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HSG
5th July 2005, 16:30
<p>One more recent discussion from the old forum that we should carry over here is the thread about <a href="http://www.feedlindsay.com" target="_blank">www.feedlindsay.com</a>, the Web site that encourages readers to sign a petition asking actress Lindsay Lohan to stop starving herself.<p>As we initially noted, the site may not be particularly decorous, but what it lacks in subtlety, it makes up for in earnestness.<p>Sadly, the supposed "controversy" about the actress's size does nothing except give her some free publicity--which was undoubtedly her goal (or the goal of her promotional team) in the first place. It is another example of a trend that has been prevalent in the P.R. business for some time now: circumventing public cynicism about publicity ventures by attracting <i>negative</i> press, rather than positive press. The goal is simply to keep the celebrity in the public eye, to ensure that they stir up emotions, and if negative emotions are easier to stir up than positive ones, so be it.<p>How sad that the media doesn't spill more ink in praise of actresses who are, or who become, fuller-figured. Where were all of the stories praising Alicia Silverstone, or Hilary Duff, when they became curvaceous? Why is there no publicity craze about Christina Schmidt, or Raven-Symone, for being naturally plus-sized?<p><center>* * *</center><p>On the other hand, FeedLindsay.com is quite helpful in that it offers a glimpse of how the public <i>actually</i> feels about today's androgynous standard. The media has fabricated an artificial reality in which thinner is supposedly better--and sadly, some women actually buy into this myth. But <i>genuine</i> public sentiment is effectively expressed by the captions that accompany the site's cover images:<p><center><img src="http://www.judgmentofparis.com/forum/anti-diet_ad.jpg"></center><p>What the public <i>really</i> believes is that curves are "hot," and that emaciation is "not." You will never see this fact acknowledged in the diet-funded media--but it is nevertheless true.<p>In fact, when one puts those graphics side-by-side in that manner, one sees a very effective <strong>anti-diet ad</strong>, in which the "before" and "after" images have changed place. And this inverted order--with the curvaceous figure being presented as aesthetically preferable to the decrepit one--reflects the natural ideal of feminine beauty that still dwells in the human heart.<p><center>* * *</center><p>We should also take note of the brilliant graphic titled "iEat," which Julie Jones discovered at FeedLindsay.com, where it is emblazoned on a variety of merchandise, including t-shirts and buttons:<p><center><img src="http://www.judgmentofparis.com/forum/iEat.jpg"></center>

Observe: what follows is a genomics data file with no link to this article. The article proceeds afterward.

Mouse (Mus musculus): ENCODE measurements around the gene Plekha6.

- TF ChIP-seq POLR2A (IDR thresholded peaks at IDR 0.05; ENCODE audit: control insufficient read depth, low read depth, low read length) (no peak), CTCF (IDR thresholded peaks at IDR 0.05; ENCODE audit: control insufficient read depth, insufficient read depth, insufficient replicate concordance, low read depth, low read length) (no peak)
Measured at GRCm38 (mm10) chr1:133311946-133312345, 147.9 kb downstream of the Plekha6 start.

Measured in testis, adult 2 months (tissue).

The image delivers a commendably positive message about body image, and encapsulates the spirit of size celebration in one single, memorable graphic.

MelanieW
6th July 2005, 17:21
There are a few online article about this web campaign, such as this one -

http://www.teentoday.co.uk/gossip/gossipstory346.shtml

Did you ever read the actual petition? It says -


"We urge you Lindsay to please pick up a sandwich and eat it, or ice cream, or any food that might put those oh-so-cute pounds back on. Sincerely, The Undersigned."


Who would have ever thought that we would hear "pounds" described as "oh-so-cute"?! I think it will be a major turnaround if young girls start thinking of their pounds as "cute", as something that adds to their beauty, not as "flaws" or anything ugly or embarrassing. And why shouldnt they?